Electrolyte Gating and Quantum Transport
Our group experimentally explores the electronic states of low-dimensional correlated materials, by investigating the transport properties of devices developed with micro-patterning and gating techniques. Correlated materials exhibit various electronic phases such as superconductivity, magnetism, non-trivial topological states, etc. stemming from the complex interactions between electrons. We aim to understand how the electron-electron interactions play a vital role in the correlated electron systems, and learn to control the quantum transport processes. Most of the systems we study are layered materials, including transition metal chalcogenides and delafossites, which typically display anisotropic transport characteristics.
Specifically, our interests lie in:
Exploration of new metals and superconductors with electrolyte gating
Electrolyte gated field-effect transistors have been exploited as powerful platforms to induce a plethora of exotic physical pheonema, enabled by the possibility to accumulate unprecedented charge carrier densities. We are interested in employing ionic liquid gated field-effect transistors to search for interface-based new metals and superconductors from otherwise intrinsic semiconductors and semi-metals. We also actively develop new gating methods that may help to probe the quantum processes.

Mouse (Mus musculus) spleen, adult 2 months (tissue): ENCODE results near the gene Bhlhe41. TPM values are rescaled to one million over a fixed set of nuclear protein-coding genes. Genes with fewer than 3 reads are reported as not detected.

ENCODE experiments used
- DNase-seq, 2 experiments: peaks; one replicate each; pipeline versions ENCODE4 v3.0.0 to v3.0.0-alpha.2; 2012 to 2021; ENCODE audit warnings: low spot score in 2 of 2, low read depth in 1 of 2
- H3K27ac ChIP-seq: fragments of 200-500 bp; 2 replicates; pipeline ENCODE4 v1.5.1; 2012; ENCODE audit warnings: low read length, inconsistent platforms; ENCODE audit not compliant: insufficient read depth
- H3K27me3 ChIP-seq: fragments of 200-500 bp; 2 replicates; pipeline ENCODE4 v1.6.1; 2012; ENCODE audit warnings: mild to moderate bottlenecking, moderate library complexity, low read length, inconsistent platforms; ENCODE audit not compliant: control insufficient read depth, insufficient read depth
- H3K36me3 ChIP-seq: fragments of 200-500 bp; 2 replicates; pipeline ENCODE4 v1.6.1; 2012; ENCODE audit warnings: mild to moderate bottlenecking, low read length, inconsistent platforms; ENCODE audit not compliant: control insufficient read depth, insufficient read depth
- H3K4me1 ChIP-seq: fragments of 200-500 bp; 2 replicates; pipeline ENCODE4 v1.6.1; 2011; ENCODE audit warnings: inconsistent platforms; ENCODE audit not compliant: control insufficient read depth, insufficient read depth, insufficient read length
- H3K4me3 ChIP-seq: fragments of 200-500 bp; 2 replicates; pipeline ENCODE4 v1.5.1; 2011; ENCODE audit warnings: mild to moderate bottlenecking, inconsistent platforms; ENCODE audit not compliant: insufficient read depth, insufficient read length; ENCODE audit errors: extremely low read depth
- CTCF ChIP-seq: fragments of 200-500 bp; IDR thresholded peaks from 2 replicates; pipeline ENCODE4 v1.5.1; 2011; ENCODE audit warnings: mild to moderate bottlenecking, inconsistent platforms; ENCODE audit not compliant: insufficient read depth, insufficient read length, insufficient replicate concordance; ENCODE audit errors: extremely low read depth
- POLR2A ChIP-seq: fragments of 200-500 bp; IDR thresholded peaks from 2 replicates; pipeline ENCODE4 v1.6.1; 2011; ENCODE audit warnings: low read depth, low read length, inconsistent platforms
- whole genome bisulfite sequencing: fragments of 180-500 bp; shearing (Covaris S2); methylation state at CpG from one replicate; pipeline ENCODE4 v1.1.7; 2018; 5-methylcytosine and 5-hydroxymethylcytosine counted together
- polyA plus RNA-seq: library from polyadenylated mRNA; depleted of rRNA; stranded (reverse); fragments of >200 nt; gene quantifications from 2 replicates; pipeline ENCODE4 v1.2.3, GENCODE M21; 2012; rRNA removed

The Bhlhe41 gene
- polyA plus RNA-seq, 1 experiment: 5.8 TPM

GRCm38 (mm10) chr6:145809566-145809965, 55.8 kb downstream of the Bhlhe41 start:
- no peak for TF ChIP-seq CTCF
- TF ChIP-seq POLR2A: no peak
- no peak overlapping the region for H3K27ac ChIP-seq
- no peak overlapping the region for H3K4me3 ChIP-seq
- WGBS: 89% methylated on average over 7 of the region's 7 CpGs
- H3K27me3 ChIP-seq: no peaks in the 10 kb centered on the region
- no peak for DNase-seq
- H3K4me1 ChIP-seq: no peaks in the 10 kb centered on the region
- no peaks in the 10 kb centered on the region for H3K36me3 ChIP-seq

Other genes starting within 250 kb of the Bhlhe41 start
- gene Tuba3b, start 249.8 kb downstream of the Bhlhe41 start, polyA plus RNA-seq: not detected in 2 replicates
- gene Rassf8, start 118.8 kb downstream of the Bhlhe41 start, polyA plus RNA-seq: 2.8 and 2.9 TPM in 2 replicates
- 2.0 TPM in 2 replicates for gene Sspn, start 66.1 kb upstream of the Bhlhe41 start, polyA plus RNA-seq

Quantum transport in mesoscopic systems
At mesoscopic length scales, electrons behave as quantum mechanical wave-particles. The wave nature of electrons makes the laws of classical physics break down in the mesoscopic regime. We are interested in using state-of-the-art micro-patterning techniques (electron-beam lithography and focused ion beam) to structure the geometry of devices into the mesoscopic regime, and exploring the quantum transport behavior at low temperatures and high magnetic fields. In doing so, we seek to gain new levels of control and understanding on interacting states at mesoscopic length scales.